“So that would be animated. And I’ve kind of written a story for it. And also, I wanted to make it really dark, because my Honours film is going to be about a children’s spelling bee,” he laughs, “And it’s going to be very cute! It’s going to be very fun!”
Pemberton has a strikingly graphic style. Might he have plans to tackle a graphic novel in the future?
“No. For some reason, I try, but animation is… comics are magic. Comics and animation, they’re both magic,” he laughs again, “I dunno! But I draw a lot of storyboards, so I think it scratches that itch. Drawing a graphic novel really, really does appeal to me and I tried to draw mini-comics and that sort of thing, but there’s so many other things too.”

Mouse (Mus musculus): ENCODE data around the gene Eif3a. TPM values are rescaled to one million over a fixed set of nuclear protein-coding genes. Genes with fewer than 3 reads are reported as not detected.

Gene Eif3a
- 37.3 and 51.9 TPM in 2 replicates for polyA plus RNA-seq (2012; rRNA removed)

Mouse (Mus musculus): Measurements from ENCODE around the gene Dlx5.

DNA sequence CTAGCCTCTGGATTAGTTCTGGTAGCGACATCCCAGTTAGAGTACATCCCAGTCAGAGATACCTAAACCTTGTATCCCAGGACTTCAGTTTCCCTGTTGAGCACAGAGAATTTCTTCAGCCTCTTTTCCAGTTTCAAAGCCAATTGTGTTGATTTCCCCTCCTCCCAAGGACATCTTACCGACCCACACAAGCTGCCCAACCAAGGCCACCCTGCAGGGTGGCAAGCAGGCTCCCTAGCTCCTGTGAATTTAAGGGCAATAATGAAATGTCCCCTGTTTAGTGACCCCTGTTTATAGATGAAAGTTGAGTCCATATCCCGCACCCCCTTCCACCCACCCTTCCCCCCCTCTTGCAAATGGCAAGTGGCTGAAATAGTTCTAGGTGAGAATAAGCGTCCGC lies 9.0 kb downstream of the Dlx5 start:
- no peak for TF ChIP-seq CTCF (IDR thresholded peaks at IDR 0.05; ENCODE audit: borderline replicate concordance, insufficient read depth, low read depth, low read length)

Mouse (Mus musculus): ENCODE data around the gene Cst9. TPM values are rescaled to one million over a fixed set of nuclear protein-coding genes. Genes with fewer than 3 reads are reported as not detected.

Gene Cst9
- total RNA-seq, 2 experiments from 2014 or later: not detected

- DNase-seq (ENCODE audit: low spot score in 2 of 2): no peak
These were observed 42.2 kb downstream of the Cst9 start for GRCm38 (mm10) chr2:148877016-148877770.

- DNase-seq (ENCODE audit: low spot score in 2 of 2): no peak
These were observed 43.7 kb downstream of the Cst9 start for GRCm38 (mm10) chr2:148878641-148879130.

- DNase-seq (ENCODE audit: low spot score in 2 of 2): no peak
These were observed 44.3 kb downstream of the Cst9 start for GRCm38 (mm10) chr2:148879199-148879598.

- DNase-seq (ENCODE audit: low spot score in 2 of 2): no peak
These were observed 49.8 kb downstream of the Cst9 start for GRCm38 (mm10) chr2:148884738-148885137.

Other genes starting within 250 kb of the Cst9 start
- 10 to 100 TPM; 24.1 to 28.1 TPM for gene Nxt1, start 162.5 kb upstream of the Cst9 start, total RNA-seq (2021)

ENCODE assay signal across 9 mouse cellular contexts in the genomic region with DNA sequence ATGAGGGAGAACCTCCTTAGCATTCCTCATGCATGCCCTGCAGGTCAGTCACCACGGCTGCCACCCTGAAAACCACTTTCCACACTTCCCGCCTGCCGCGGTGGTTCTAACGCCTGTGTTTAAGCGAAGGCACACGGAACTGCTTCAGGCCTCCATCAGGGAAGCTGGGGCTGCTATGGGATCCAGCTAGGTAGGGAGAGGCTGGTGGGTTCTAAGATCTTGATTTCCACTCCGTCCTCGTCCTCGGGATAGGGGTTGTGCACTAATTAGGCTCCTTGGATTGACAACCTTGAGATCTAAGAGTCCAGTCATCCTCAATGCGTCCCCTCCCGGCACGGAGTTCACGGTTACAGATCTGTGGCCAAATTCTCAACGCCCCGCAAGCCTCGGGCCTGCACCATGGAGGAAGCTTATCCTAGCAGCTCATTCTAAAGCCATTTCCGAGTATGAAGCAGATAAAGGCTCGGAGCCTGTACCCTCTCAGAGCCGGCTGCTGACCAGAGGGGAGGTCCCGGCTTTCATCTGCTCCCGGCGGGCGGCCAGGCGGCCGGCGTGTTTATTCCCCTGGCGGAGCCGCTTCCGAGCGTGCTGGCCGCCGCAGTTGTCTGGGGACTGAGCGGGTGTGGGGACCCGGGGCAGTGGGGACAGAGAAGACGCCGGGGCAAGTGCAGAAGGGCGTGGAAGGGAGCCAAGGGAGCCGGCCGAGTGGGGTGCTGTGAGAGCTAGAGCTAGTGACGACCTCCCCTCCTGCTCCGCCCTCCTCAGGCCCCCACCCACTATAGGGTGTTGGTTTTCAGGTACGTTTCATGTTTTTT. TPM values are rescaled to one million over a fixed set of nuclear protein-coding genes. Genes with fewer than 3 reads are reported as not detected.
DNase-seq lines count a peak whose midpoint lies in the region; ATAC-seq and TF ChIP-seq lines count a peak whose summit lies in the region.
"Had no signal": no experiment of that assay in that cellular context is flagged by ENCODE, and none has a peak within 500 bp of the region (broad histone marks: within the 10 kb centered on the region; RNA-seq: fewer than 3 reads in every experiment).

Thoughts on Animation in Australia
“The animation in Australia is bigger than I thought it was, it’s better than I thought it was,” says Pemberton, “and it’s really exciting.”
“I think moving to Sydney helped a lot – I know a few people in Melbourne that feel the same way – just being in a place were there are great community events. [But in Sydney] they’re… they’re all at Knox Street Bar!” he laughs.
What would he like to see more of in the Australian animation scene?
“Well, Loopdeloop is really, really good. I would just like to see more… screenings of stuff? Like, this is very specific, but it’s like… I wanna’ see more ‘Vivid’ but like, more home-made Vivid? Like, I don’t know if that’s actually around either, but that’s the thing, like, if there were a group of people in Sydney doing like animation projection in some suburb… like, I would wanna’ know about that! So, will you let me know?”
He expressed a desire for more public animation events.